After carefully reading the post from sources, you will have noticed that if we want to see Linux in operation, we can choose from a very wide range of distributions (some easier, others not so much… it depends on how young you are).
Let's try one distro X then.
Okay, I'm going to select a distro.
But I don't want to install anything ...
Nor do I want to take up space on my disk ...
I also do not want to lose data or modify absolutely anything of my fantastic installation of Windows.
Basically, I don't know if I want to install Linux, I just want to try it and if I like it, we'll see.
Well, what you need is a LiveCD.
Let's look at Wikipedia.
Un Live CD o live dvd, more generically Live Distribution, (sometimes translated as Live CD or Standalone CD), is an operating system (usually accompanied by a set of applications) stored on removable media, traditionally a CD or a DVD (hence its names), which can be run from it without having to install it on a computer's hard drive , for which it uses RAM memory as a virtual hard disk and the medium itself as a file system.
Perfect. Just what we were looking for.
To get hold of him LiveCD of the distribution we want, a few simple steps:
* download the distribution package from where applicable. By entering the search box of any browser and testing xdistro + download they're going to see a fair amount of download options. Once the file is downloaded, you will see that its extension is . Iso. This gives us the guideline that this file is a image.
* FUNDAMENTAL! If the file that we download is an image, it must be saved as an image. If you try to burn it as a data cd or in any other way, I can assure you that it won't boot at all. I have about 5 cd's on my desktop that test it :(
In this case, they can download (if they don't have one, they probably do) some software that allows the recording of iso files. They select the file they downloaded, we look in the program for an option similar to Save as Image, and ready.
Once this is done, they can explore the CD they burned from Windows.
Tip:: If when entering the CD and once it is read we do not see a descriptive logo or some splash screen, something in the recording did not go well ;)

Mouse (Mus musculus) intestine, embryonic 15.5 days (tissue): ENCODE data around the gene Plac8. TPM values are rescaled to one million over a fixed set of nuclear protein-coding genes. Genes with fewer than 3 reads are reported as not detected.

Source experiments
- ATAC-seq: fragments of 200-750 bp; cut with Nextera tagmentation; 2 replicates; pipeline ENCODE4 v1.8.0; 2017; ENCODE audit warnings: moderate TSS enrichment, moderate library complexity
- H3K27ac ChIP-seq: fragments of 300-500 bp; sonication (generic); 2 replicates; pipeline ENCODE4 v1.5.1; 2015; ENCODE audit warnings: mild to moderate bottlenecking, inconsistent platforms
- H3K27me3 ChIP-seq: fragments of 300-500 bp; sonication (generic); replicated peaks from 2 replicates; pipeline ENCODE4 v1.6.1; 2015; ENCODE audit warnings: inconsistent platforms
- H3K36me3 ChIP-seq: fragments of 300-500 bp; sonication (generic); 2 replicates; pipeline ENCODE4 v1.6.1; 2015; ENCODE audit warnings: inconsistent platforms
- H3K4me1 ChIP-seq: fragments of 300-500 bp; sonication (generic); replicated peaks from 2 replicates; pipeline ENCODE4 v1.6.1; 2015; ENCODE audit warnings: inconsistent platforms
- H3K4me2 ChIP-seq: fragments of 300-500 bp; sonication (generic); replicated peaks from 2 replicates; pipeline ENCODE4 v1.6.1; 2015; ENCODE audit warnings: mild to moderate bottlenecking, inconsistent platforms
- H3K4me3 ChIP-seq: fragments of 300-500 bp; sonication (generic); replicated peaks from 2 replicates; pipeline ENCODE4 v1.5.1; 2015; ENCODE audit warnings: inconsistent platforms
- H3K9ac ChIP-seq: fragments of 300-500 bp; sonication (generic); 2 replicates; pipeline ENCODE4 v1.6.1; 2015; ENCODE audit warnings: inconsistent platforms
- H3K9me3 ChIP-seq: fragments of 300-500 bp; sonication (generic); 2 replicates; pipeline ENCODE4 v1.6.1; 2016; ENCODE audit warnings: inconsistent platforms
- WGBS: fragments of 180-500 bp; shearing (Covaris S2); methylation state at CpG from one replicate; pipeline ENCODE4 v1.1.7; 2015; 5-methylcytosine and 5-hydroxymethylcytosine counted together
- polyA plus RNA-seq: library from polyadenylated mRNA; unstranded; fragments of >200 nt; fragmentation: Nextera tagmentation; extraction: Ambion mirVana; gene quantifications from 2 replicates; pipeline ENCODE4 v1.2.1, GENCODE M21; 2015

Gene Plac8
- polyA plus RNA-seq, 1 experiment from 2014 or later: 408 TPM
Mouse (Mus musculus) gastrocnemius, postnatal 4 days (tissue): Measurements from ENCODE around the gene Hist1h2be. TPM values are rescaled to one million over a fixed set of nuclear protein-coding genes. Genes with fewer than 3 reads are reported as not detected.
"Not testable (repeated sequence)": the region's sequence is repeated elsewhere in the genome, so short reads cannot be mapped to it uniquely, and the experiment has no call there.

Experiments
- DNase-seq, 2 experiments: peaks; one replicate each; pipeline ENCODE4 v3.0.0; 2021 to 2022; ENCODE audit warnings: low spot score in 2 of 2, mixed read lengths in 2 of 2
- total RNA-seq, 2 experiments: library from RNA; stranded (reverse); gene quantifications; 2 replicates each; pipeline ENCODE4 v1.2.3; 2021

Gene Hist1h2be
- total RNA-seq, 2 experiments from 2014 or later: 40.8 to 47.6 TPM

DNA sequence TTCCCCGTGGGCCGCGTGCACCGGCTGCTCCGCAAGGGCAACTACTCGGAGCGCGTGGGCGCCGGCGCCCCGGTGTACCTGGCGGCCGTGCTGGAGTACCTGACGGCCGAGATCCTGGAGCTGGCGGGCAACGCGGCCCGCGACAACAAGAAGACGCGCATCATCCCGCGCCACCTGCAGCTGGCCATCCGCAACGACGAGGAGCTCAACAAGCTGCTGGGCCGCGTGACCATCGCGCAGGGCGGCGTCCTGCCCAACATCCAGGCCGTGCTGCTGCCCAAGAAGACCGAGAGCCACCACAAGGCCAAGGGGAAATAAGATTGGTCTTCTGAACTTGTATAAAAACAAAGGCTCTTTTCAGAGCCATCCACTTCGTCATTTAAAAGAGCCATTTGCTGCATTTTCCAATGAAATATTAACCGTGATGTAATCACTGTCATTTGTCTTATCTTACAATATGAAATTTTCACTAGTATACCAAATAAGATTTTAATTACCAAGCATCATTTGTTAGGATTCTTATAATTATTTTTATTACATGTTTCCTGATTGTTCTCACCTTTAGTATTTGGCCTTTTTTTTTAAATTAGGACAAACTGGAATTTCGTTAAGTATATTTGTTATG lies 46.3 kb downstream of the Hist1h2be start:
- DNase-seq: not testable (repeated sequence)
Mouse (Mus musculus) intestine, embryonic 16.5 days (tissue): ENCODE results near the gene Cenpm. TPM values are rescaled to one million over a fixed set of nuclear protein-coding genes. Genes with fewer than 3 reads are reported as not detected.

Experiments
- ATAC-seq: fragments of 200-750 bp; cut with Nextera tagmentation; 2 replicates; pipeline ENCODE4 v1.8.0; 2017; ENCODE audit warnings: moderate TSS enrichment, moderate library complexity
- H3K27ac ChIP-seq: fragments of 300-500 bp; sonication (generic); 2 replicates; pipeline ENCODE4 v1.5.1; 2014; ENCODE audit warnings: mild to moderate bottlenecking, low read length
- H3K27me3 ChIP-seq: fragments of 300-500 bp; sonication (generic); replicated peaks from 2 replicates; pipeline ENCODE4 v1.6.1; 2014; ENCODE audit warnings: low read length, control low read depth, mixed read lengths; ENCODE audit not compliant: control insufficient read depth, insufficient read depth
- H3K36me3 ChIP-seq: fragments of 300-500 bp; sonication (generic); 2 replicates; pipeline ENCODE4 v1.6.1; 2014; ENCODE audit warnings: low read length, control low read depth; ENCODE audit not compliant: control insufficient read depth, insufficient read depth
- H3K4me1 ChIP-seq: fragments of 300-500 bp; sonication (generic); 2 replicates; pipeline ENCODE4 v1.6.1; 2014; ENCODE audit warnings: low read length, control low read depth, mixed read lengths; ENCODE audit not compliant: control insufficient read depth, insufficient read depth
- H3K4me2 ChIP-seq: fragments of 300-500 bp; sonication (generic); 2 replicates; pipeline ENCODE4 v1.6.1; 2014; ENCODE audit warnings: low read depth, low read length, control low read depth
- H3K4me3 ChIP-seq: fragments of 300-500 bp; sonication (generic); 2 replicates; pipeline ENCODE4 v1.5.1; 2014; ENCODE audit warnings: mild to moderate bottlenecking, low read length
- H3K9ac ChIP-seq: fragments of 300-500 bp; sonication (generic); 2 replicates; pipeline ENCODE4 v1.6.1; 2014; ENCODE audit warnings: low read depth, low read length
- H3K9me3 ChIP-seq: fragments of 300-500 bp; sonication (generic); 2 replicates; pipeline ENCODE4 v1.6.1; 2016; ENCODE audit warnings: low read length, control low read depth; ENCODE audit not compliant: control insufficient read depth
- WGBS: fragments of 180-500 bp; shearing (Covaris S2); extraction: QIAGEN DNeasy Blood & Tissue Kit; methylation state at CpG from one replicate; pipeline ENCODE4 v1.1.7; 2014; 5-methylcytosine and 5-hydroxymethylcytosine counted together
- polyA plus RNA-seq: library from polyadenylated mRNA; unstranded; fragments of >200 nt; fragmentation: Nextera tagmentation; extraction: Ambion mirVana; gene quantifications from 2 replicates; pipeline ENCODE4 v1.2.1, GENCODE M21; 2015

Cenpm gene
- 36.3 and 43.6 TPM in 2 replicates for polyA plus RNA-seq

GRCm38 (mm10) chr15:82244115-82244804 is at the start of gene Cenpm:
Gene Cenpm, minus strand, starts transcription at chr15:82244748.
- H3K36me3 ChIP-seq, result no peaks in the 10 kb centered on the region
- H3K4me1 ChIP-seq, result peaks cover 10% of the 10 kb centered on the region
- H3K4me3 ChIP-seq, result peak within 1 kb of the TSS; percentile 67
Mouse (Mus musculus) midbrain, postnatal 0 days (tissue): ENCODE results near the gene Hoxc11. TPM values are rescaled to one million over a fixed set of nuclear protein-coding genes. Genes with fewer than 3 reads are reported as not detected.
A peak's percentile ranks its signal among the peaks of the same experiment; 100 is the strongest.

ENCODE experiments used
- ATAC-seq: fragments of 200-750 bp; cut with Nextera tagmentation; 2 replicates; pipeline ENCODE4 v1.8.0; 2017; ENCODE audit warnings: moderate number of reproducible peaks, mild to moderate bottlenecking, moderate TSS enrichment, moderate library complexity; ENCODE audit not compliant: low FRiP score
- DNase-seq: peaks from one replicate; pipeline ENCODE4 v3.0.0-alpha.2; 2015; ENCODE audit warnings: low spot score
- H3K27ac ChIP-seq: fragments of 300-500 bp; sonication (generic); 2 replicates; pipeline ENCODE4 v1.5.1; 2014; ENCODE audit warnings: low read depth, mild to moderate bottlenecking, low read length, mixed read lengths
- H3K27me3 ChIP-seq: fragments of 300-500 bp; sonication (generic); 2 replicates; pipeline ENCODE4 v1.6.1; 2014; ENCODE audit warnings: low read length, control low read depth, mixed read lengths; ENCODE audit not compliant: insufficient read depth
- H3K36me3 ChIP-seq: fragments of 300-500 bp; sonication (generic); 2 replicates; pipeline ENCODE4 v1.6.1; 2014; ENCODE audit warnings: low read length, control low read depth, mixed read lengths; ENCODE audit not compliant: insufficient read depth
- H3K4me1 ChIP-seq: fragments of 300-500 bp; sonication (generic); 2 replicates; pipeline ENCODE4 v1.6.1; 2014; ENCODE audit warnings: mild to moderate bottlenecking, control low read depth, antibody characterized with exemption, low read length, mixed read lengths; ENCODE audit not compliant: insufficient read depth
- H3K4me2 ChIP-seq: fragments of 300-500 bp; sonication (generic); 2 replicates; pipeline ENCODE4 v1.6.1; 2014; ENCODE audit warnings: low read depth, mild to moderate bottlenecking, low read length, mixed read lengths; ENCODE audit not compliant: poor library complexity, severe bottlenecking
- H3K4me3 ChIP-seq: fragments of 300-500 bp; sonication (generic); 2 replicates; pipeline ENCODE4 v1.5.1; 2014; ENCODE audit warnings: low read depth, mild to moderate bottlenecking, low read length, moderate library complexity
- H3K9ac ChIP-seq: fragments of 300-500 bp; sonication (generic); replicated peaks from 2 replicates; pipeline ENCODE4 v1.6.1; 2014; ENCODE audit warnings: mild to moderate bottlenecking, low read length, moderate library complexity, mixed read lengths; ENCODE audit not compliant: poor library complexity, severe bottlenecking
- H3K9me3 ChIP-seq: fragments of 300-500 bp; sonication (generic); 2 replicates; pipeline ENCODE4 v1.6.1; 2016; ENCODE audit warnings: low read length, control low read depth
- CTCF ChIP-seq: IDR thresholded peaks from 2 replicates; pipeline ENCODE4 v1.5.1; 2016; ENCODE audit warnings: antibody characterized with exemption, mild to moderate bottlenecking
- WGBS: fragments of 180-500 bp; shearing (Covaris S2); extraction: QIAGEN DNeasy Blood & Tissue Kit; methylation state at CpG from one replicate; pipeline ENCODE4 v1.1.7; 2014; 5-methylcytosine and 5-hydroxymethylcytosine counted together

If everything is correct, we just have to restart our PC without removing the LiveCD to use it. If the restart does not load the LiveCD, restart again, select in the BootMenu (pressing F8 or F11, whatever corresponds on their PC's) and there they choose the cd / dvd drive to start. Once this is done, we make sure that we are booting from our cd.
We already have our LiveCD running and we accessed a very practical way to test Linux without touching our record or breaking anything.
* navigate the interface, the applications, try to locate yourself on the desktop. A distribution or operating system will be good for us as long as it is useful and intuitive to us.
* take some time to learn how to handle it
* generate documents, save them, create folders. All distributions have built-in file browsers. It is useful to create some simple documents and record them to understand the layout of the most common folders.
* browse the web (sometimes this is achieved without configuring anything at all, other times not).
* Try modifying the basics of the interface and making the desktop your own, modifying the background, fonts, themes ...
* none were born knowingIf you can't find the trash in the first 30 seconds, it's not the end of the world. It takes another 30 seconds.
* play, change, modify !!!!
Needless to say, modifications to the desktop, files created, downloads, etc. they will be lost once the pc is restarted.
This is, in my opinion, one of the greatest facilities that Linux provides us: the possibility of testing it thoroughly without installing anything, or invading our PC. Take advantage of it. We can have as many LiveCD's as we want, use them as many times as we want, give them away, lend them, break them ...
Do not deprive yourself of the opportunity to use a LiveCD of the distro that is. On Windows not achieved;).
13 comments, leave yours
Yes, they had told me that things get slow, but it is understandable, since we are working from the cd.
And yes, you have to wait a bit, you can't have them all in favor either: D
Big bachi !!, and yes, we are the only ones ...